“These court advocates are able to give support through the court process in Ogle County. Most don’t know how to approach a judge or what kind of paperwork is needed when they ask for an order of protection,” Carter said. “When you are going for your immediate safety, it can be a scary and confusing process on your own. The court advocates are amazing at what they do and they support the clients through the process.”

Absence will be felt

“It’s a ripple effect. Agencies that would have to cut services are going to leave people in positions where they don’t have a safe place to go. It affects not only the person going through to not have help and support, but it will also affect the children of the families that don’t have help and support,” Carter said.

Carter also said it will impact what options local law enforcement agencies do when responding to a domestic violence call.

“We have a close working relationship with Rochelle Police Department and the County Sheriff. They provide information on HOPE and the services we can help with, whether interested in an order of protection or shelter or counseling services,” Carter said. “That piece is really important to be able to keep in place throughout our state.”

State Representative Tom Demmer agrees on the importance of funding to keep domestic violence shelters open and acknowledged he is reviewing the House Bills 3259 and 3214. These House Bills as worded makes supplemental appropriations for the domestic violence shelters along with the transferring of funds. Similar Senate Bills are 1695 and 1679.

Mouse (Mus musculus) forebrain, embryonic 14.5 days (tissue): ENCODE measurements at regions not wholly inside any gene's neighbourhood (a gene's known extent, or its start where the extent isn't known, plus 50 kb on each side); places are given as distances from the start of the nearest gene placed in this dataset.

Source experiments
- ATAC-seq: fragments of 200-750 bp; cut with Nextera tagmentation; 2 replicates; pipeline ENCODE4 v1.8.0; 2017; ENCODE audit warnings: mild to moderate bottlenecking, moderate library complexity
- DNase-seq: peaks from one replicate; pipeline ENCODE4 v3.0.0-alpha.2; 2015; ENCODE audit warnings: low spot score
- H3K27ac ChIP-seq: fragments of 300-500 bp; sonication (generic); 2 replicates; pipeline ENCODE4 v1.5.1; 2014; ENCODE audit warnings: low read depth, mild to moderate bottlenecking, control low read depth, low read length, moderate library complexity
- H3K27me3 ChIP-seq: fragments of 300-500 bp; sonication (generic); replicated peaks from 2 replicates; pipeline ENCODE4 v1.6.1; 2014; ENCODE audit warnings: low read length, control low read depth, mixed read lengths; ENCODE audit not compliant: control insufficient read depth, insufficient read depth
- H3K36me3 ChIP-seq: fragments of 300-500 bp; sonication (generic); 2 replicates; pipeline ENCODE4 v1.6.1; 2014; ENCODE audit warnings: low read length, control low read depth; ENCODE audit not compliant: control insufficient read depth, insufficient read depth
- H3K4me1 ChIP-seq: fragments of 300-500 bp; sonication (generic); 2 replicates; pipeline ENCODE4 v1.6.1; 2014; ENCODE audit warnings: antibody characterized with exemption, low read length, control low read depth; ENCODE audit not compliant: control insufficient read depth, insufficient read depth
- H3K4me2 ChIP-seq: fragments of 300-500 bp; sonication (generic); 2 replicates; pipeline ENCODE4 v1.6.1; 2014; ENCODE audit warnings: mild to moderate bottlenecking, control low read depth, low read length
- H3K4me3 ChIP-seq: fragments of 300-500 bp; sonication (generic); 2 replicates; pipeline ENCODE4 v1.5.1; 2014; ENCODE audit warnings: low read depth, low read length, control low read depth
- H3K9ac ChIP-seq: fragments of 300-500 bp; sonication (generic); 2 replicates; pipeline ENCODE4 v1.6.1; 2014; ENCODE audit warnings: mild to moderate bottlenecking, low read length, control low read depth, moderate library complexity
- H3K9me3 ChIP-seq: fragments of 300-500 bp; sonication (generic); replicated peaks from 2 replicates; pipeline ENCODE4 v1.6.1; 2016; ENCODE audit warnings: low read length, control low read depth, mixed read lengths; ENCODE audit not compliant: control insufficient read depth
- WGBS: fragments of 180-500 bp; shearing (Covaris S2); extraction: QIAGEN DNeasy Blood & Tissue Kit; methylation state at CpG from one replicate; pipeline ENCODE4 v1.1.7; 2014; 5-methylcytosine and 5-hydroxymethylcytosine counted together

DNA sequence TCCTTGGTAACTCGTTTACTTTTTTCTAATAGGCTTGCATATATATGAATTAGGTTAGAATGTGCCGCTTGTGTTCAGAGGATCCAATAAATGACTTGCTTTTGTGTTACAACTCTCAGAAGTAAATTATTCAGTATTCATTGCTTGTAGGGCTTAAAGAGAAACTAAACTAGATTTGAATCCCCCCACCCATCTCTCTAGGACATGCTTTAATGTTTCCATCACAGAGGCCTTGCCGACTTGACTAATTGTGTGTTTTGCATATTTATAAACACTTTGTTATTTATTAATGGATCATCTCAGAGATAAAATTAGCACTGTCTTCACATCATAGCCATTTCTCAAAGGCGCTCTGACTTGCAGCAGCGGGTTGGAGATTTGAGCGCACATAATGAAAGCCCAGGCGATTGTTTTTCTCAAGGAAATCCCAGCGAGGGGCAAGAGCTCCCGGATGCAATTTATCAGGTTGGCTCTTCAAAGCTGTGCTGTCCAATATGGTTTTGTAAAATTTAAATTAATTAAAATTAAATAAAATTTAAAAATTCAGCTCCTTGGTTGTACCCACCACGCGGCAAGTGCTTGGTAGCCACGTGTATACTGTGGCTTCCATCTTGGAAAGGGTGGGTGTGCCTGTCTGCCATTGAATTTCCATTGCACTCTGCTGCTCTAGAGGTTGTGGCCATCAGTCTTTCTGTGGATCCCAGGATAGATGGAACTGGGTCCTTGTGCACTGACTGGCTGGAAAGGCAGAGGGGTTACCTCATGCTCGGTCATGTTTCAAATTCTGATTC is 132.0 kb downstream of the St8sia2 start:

“The funding proposed in those bills, though, is complicated,” Demmer said. “House Bill 3214 would provide funding for domestic violence shelters by sweeping funds from other sources, like the Statewide 911 Fund, the Trauma Center Fund, the Illinois Power Agency Renewable Energy Fund and several others. Fund sweeps can be controversial. We must be sure that we don't create a new problem for another area by sweeping their funds for domestic violence.”

Demmer said he remains committed to working on a balanced, comprehensive budget.

“We have to look for a complete solution or we'll end up back in crisis mode in a few months. I will continue to work with my colleagues on both sides of the aisle to find a sustainable budget that supports domestic violence shelters and many other important services.”

What can you do?

Citizens can contact their legislators Rep. Tom Demmer, 217-782-0535 or Senator Tim Bivins at 217-782-0180 and encourage domestic violence funds be released as a state safety priority.

About HOPE

HOPE of Ogle County is a LGBTQ safe and inclusive organization. Services are offered in Spanish and English and the facility is handicapped accessible.

Carter added that HOPE of Ogle County is open 24 hours a day, seven days a week, including the emergency hotline.

“For someone to be able to reach out and get that right away, this is what we do for safety reasons. The importance of domestic violence services is that not only is it about these valuable counseling services and what you offer, but it is also the immediate safety that is available to help people.”

HOPE accepts monetary donations through their website at hopedv.org, and by mail at PO Box 131, Rochelle 61068.